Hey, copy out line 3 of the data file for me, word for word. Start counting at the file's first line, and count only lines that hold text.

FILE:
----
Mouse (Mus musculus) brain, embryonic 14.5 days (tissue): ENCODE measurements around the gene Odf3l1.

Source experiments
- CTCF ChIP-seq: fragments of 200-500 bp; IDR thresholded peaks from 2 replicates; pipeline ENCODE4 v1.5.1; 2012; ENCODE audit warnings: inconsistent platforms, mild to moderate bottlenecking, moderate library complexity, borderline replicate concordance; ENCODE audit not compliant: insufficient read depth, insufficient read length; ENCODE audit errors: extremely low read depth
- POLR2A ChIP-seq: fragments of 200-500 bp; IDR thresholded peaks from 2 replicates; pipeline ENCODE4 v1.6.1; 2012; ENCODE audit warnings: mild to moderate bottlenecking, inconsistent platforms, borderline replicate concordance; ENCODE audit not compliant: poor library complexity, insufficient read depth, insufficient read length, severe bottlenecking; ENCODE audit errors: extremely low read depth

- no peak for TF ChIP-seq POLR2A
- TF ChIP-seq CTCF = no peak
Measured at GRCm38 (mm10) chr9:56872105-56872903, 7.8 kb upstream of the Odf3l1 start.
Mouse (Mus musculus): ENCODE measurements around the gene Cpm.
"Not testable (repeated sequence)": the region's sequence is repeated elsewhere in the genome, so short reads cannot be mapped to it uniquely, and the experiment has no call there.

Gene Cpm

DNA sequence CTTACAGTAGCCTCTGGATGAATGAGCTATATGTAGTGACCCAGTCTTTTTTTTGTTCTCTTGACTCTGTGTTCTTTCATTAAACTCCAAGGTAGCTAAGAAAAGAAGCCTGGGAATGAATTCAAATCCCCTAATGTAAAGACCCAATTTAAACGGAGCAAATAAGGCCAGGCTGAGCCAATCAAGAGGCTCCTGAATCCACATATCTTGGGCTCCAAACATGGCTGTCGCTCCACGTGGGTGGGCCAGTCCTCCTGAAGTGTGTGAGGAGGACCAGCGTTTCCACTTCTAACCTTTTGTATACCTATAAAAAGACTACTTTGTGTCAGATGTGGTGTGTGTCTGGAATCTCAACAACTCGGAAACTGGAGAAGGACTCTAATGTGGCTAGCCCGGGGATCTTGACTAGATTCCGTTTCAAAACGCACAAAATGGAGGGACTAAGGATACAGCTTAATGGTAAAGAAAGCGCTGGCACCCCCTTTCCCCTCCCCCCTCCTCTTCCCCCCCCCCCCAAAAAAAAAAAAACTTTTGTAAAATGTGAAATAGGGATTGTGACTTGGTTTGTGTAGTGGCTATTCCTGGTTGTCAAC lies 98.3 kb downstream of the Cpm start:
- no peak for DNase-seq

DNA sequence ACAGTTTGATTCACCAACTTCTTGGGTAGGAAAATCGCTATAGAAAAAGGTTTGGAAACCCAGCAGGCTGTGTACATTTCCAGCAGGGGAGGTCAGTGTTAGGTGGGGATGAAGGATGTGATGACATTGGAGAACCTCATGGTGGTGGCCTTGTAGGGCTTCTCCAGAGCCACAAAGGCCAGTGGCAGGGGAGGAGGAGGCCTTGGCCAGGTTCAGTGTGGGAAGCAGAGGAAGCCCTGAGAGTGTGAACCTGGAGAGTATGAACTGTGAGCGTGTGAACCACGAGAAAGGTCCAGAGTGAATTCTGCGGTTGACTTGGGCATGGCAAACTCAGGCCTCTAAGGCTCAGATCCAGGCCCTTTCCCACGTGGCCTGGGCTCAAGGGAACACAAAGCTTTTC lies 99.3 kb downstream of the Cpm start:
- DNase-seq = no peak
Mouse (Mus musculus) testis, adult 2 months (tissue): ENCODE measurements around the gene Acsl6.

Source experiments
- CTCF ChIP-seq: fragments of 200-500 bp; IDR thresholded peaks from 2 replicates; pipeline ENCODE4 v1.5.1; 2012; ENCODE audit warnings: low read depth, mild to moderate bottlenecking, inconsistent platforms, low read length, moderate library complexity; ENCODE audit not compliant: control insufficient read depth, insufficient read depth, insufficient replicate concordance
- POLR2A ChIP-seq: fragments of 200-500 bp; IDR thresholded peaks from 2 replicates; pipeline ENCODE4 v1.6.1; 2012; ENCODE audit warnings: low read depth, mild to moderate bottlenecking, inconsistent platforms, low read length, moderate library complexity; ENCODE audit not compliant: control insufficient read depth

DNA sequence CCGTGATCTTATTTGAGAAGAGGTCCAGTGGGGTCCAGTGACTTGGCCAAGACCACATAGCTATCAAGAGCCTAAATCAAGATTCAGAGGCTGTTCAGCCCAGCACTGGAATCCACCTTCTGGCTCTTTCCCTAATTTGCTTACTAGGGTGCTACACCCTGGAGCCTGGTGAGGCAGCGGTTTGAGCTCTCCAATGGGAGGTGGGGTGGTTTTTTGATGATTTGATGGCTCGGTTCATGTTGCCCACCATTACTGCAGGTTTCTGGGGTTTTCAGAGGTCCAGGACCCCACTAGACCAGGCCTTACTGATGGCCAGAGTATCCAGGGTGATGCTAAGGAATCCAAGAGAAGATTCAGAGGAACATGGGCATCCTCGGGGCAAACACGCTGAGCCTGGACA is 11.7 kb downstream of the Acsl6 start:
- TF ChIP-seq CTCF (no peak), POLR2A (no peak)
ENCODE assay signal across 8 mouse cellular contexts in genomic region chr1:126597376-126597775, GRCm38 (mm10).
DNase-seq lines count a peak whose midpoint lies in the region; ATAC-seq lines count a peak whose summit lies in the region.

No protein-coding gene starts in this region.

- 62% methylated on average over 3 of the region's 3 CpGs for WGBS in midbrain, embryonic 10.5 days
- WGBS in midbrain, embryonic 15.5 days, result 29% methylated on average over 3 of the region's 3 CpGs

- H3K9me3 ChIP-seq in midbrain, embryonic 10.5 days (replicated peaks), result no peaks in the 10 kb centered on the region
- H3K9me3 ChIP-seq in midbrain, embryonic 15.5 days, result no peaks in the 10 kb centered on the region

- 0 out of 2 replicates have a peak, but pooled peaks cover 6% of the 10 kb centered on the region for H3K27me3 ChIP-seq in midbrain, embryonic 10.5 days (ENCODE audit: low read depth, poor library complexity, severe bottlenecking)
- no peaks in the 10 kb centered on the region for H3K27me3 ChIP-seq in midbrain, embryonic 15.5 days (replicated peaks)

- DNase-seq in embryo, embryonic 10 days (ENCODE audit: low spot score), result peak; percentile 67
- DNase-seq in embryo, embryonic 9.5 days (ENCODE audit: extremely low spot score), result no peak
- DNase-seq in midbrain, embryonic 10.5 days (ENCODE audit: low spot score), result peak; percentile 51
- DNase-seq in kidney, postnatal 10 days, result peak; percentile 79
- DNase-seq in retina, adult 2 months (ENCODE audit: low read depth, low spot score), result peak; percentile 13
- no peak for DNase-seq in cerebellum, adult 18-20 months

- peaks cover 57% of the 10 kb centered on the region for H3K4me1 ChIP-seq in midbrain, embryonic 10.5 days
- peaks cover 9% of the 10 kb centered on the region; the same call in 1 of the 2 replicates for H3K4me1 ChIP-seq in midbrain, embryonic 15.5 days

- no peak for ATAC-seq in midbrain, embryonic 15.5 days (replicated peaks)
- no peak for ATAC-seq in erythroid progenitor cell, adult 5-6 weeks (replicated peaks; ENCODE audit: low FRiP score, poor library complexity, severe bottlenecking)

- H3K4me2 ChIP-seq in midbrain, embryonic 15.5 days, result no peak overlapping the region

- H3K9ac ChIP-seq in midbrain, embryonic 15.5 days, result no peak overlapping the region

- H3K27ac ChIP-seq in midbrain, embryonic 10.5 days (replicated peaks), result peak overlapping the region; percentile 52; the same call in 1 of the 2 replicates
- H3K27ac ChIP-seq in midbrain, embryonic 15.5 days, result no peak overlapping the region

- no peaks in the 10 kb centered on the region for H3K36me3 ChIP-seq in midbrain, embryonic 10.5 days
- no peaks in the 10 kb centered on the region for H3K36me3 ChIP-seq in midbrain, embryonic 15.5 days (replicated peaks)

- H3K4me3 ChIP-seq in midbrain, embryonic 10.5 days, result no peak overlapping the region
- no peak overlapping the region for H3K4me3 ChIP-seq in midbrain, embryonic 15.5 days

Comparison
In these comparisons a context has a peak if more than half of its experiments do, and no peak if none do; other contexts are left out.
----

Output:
- CTCF ChIP-seq: fragments of 200-500 bp; IDR thresholded peaks from 2 replicates; pipeline ENCODE4 v1.5.1; 2012; ENCODE audit warnings: inconsistent platforms, mild to moderate bottlenecking, moderate library complexity, borderline replicate concordance; ENCODE audit not compliant: insufficient read depth, insufficient read length; ENCODE audit errors: extremely low read depth